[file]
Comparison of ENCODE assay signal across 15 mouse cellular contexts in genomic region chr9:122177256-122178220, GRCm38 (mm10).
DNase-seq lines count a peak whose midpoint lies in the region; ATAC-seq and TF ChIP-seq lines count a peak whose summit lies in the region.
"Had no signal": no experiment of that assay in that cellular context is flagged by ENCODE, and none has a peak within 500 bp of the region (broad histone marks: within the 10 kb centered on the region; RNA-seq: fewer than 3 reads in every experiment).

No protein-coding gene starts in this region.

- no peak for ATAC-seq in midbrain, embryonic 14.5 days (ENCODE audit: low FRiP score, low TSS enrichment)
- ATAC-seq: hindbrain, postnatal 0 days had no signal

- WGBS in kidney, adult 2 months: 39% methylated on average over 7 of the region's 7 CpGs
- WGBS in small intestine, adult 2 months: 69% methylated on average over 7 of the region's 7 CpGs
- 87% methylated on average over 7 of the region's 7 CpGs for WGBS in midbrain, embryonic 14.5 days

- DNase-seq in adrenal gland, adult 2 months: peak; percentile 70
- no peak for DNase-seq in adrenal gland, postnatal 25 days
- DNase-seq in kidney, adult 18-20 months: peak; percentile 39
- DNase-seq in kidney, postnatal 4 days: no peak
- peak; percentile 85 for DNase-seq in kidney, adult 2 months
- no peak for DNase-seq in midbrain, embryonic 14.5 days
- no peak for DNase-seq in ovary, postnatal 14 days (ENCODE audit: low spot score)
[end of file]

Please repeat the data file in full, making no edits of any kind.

Comparison of ENCODE assay signal across 15 mouse cellular contexts in genomic region chr9:122177256-122178220, GRCm38 (mm10).
DNase-seq lines count a peak whose midpoint lies in the region; ATAC-seq and TF ChIP-seq lines count a peak whose summit lies in the region.
"Had no signal": no experiment of that assay in that cellular context is flagged by ENCODE, and none has a peak within 500 bp of the region (broad histone marks: within the 10 kb centered on the region; RNA-seq: fewer than 3 reads in every experiment).

No protein-coding gene starts in this region.

- no peak for ATAC-seq in midbrain, embryonic 14.5 days (ENCODE audit: low FRiP score, low TSS enrichment)
- ATAC-seq: hindbrain, postnatal 0 days had no signal

- WGBS in kidney, adult 2 months: 39% methylated on average over 7 of the region's 7 CpGs
- WGBS in small intestine, adult 2 months: 69% methylated on average over 7 of the region's 7 CpGs
- 87% methylated on average over 7 of the region's 7 CpGs for WGBS in midbrain, embryonic 14.5 days

- DNase-seq in adrenal gland, adult 2 months: peak; percentile 70
- no peak for DNase-seq in adrenal gland, postnatal 25 days
- DNase-seq in kidney, adult 18-20 months: peak; percentile 39
- DNase-seq in kidney, postnatal 4 days: no peak
- peak; percentile 85 for DNase-seq in kidney, adult 2 months
- no peak for DNase-seq in midbrain, embryonic 14.5 days
- no peak for DNase-seq in ovary, postnatal 14 days (ENCODE audit: low spot score)